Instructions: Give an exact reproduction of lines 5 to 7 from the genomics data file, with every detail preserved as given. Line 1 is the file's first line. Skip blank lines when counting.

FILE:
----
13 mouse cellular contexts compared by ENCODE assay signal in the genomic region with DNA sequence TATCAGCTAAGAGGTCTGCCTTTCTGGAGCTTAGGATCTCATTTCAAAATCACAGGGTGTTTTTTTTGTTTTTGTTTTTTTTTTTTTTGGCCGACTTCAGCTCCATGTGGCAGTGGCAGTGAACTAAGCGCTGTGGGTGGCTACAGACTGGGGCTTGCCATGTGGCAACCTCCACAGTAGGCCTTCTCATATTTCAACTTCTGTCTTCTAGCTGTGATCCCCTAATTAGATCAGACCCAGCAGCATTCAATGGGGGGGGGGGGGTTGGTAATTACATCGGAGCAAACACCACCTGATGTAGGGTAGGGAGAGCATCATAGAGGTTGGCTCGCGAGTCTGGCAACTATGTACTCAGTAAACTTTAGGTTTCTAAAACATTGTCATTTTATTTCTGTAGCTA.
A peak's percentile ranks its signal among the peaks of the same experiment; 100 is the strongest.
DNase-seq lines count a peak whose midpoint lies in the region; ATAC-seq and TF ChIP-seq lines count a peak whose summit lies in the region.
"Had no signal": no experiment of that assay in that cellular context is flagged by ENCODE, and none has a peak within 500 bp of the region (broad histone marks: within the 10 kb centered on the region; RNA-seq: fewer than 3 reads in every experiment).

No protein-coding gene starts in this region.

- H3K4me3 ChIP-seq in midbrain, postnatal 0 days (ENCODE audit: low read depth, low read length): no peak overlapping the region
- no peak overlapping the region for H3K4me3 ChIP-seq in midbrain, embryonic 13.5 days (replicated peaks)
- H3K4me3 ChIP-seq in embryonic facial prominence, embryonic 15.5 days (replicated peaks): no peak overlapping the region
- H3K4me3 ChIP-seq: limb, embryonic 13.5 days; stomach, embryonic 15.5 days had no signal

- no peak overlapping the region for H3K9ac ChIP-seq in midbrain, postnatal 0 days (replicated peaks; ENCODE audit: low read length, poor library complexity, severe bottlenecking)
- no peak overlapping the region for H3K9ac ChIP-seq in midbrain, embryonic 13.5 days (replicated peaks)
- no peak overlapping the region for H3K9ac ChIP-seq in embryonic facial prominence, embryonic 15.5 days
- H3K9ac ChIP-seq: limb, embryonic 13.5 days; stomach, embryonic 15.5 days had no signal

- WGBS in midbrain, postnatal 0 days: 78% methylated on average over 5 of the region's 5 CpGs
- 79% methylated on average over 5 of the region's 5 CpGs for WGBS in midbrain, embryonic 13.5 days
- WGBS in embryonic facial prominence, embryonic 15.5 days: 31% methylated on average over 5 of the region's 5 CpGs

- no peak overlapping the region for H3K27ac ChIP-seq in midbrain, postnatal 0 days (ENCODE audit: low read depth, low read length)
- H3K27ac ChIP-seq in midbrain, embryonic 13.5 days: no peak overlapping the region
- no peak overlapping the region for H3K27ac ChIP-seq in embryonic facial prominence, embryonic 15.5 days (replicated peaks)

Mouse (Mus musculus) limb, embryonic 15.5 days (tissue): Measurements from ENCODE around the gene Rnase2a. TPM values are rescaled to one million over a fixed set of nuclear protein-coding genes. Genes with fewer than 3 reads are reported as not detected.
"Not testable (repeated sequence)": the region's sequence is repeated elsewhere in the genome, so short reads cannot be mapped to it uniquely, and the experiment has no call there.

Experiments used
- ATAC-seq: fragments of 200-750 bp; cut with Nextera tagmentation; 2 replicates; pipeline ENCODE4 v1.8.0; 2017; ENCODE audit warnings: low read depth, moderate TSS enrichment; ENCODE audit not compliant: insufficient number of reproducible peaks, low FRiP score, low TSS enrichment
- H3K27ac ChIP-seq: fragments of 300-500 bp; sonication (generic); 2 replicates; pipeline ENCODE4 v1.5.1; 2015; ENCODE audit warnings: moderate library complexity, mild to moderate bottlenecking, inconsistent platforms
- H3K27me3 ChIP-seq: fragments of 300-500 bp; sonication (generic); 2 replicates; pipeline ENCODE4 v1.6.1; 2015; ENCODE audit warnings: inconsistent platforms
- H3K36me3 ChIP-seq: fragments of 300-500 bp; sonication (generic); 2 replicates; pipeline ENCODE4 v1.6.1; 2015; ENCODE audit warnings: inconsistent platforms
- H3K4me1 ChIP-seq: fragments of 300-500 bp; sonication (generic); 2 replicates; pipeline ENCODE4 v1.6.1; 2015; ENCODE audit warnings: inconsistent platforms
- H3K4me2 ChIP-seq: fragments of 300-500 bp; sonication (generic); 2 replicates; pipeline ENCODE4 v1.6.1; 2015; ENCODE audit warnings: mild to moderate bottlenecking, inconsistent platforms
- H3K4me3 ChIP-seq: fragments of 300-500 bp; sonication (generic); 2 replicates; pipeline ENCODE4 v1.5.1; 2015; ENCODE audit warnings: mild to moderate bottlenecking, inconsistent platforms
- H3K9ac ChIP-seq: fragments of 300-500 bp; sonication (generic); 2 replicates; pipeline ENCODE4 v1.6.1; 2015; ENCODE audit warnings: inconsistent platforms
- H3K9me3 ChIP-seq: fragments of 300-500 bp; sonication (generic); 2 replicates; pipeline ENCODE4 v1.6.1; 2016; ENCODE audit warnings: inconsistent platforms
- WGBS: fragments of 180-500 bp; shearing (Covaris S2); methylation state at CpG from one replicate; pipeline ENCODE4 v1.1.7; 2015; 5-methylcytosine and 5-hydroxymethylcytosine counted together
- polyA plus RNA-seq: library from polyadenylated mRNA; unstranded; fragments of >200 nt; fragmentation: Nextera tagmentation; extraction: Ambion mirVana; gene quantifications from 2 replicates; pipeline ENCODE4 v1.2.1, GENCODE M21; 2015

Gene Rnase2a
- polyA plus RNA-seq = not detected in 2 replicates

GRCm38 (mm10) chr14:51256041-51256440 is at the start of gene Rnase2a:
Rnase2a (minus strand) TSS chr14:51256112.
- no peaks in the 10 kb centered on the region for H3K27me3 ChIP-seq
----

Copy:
No protein-coding gene starts in this region.

- H3K4me3 ChIP-seq in midbrain, postnatal 0 days (ENCODE audit: low read depth, low read length): no peak overlapping the region
- no peak overlapping the region for H3K4me3 ChIP-seq in midbrain, embryonic 13.5 days (replicated peaks)